Racing Instructor Contracts Land Next To Margaritaville For Motorsports Park

A South Florida racing enthusiast has a purchase contract on one of the largest undeveloped parcels on Kissimmee's W192 tourism corridor, and plans to build a $100 million tourist attraction.

Orlando Motorsports Park founder Andy Bardar first shared his vision with GrowthSpotter last September for 217 acres at the southwest corner of the W192-S.R. 429 Beltway interchange. That land has been on the market for $13.75 million.

"We're excited about it," Bardar said. "The big news is that we're under contract. It was a long, hard road to get to this point." 

Racing enthusiast Andy Bardar shared his conceptual plan for the Orlando Motorsports Park, which would have separate tracks for tourists and members of the private car club. There's also a kart track near the W192 - S.R. 429 Beltway interchange. (VHB)

The project is modeled after comparable facilities, such as Atlanta Motorsports Park and Spring Mountain outside of Las Vegas. 

Bardar said the project budget has doubled from his original $50 million estimate, but he's still committed to building the first phase as soon as he gets permits.

"The scale grew," he said. "There were some environmental issues that increased the cost, but the other factor was that we decided to go bigger."

The first phase would include 95,000 square feet of retail and dining. Everything will be automotive-themed, Bardar said. A conceptual site plan now shows two completely separate test tracks -- one for tourists and a second, larger track for private club members.

Both tracks will be designed by Tilke Engineers & Architects, generally recognized as the top racetrack designer in the world. The "fun track" would be about a mile long, while the club track would be between 2.3 and 2.5 miles and include more than a dozen turns allowing top speeds of around 120 mph on the straightaways. 

"The club members will never have to drive on the tourist tract unless they want to," he said.

Orlando Motorsports Park submitted this rendering of the tourist attraction and retail center with its noise variance application. 


Bardar said he'll be interviewing architects this week. He's working with VHB for site planning, and CPH Vice President Amy Daly is his environmental consultant. The property has an active Army Corps of Engineers permit for retail development, but Daly would need to resubmit with the new site plan. 

Bardar and his wife, Laurie, own a successful motor coach and limousine company and are self-financing the project. He also owns The HPDE, which offers racing and driving instruction at Homestead-Miami Speedway and other locations. 

The facility will provide a selection of high-performance cars for customers to drive, including a Ferrari, Porsche, Audi, Lamborghini, McLaren, Corvette and Ford Mustang Shelby. "The growth of our fleet of vehicles will be directly impacted by the feedback from our customers," Badar said.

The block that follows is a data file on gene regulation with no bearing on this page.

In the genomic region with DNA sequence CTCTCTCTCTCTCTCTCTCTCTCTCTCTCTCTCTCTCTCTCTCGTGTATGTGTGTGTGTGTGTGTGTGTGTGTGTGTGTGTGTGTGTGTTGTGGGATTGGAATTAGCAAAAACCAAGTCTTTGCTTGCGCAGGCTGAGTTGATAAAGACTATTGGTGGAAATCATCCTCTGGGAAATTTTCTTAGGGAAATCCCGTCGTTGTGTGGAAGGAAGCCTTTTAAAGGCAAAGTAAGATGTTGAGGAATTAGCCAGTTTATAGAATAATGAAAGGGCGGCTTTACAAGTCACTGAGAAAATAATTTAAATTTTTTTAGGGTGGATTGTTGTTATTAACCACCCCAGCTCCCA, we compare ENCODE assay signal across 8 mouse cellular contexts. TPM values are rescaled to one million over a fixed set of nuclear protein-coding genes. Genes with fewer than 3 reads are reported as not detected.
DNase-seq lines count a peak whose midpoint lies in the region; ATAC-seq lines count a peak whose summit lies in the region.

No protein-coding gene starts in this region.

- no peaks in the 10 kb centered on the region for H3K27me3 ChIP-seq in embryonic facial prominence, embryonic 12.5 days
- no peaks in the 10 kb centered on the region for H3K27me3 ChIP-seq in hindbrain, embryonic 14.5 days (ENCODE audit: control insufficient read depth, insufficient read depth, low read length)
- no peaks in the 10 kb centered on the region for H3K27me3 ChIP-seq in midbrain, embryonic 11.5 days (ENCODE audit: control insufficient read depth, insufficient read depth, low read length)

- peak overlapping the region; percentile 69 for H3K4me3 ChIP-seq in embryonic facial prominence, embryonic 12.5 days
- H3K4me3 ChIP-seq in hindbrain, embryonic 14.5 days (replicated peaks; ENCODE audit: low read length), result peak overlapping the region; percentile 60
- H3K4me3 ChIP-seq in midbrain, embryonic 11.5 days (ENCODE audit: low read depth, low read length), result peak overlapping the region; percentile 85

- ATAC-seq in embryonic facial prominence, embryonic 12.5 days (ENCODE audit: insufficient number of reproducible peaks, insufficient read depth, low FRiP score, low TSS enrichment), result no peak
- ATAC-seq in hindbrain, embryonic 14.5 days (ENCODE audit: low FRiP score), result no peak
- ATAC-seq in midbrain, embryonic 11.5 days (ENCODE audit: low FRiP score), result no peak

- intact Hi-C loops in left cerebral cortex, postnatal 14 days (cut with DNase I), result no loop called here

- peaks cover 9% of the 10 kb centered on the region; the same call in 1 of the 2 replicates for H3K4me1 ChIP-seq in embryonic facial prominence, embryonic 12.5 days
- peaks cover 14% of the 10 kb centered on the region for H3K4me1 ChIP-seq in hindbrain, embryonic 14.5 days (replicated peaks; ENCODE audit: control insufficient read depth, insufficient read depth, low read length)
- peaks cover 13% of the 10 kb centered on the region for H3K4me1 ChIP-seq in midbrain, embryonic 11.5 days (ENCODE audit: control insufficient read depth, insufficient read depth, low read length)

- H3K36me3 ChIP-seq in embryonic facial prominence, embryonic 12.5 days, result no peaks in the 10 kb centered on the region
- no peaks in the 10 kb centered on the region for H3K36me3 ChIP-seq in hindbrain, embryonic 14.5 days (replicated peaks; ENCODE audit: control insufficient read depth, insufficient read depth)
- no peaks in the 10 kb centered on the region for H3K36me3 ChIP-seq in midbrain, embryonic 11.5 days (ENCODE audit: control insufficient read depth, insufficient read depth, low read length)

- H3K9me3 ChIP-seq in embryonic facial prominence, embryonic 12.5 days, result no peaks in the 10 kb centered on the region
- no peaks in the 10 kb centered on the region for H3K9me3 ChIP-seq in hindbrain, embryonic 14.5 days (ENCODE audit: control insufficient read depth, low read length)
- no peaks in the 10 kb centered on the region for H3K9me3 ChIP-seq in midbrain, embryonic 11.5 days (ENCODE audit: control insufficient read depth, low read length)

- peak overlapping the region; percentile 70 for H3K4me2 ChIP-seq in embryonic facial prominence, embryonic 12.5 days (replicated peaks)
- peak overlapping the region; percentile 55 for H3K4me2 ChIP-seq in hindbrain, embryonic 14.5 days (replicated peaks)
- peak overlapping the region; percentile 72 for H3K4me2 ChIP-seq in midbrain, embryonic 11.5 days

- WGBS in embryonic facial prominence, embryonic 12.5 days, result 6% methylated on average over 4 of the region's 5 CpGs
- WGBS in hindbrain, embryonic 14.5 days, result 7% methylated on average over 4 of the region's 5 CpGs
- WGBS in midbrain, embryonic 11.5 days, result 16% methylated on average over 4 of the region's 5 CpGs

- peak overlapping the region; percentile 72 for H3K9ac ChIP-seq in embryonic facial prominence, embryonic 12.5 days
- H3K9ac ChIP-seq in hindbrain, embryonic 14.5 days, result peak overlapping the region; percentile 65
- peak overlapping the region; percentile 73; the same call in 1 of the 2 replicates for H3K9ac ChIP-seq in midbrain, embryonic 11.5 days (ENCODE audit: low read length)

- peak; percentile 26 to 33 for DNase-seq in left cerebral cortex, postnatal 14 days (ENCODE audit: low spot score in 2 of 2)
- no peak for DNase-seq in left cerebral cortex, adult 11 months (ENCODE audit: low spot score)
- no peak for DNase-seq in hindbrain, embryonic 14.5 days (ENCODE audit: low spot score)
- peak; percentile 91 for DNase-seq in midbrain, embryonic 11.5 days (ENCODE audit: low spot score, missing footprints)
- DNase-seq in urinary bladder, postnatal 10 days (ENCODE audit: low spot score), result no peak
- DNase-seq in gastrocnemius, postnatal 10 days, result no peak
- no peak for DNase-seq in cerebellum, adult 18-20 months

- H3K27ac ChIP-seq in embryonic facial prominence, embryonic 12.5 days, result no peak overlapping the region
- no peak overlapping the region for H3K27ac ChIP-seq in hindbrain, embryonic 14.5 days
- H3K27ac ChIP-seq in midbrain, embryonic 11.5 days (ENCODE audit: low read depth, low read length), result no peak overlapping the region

Plans also call for a half-mile go-cart track along W192 in the northeast corner of the site. "We anticipate having go-carts for everyone -- family carts, high-performance carts, and kid carts," Bardar said.

A townhome community for premier club members would be constructed on the southern portion of the property, along Funie Steed Road. Bardar said the community would have up to 40 units built over multiple phases.

Bardar said the park would feature a state-of-the-art amenities package akin to a country club for car enthusiasts. What makes the Orlando project unique in the industry would be its location on the tourism corridor and within a major metropolitan area. The W192 site is already zoned for Commercial Tourism, so the track would be an allowable use. 

County zoning officials told Bardar the use might be allowed, but the business would still have to comply with the county's noise ordinance or apply for a variance.

The concept includes a sound wall along the western edge of the club course to offer a noise buffer for the adjoining neighborhoods. On Friday, Bardar filed an application with Osceola County for the noise variance.

In the application, VHB Planning Director Jim Hall indicated that the club course would be shifted 700 feet to the east in order to reduce the impact to the neighboring CLC Encantada Resort. "The client is sacrificing some driving experience to avoid and minimize noise levels leaving the site," he wrote.

The project is just south of Orange Lake Resorts and right across the beltway from the $900 million Margaritaville Resort, which is slated to open in 2018.

Source: GrowthSpotter